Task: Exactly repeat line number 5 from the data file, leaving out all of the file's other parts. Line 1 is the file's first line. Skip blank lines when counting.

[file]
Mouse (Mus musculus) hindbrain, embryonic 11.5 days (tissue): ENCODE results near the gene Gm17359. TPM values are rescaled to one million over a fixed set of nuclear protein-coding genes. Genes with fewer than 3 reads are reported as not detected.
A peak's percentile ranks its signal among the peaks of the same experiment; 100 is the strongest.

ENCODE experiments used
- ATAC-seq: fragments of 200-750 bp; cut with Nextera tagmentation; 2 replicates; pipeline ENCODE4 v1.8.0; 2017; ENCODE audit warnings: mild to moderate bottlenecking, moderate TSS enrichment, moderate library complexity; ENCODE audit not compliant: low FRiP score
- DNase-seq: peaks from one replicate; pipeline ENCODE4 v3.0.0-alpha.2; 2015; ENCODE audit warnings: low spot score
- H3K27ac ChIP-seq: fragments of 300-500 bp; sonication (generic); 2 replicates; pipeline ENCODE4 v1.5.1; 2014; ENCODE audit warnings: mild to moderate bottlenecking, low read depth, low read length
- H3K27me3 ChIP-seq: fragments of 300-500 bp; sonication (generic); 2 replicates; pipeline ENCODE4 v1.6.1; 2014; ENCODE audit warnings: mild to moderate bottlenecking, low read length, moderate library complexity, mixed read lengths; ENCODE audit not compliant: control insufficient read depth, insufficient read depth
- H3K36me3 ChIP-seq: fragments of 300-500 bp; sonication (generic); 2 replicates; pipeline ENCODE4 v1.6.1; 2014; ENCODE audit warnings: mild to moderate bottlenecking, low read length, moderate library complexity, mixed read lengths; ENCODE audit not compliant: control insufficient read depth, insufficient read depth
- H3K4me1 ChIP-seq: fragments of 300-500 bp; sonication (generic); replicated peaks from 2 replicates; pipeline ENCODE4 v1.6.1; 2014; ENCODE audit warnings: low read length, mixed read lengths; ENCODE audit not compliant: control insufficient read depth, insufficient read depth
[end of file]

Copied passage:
- DNase-seq: peaks from one replicate; pipeline ENCODE4 v3.0.0-alpha.2; 2015; ENCODE audit warnings: low spot score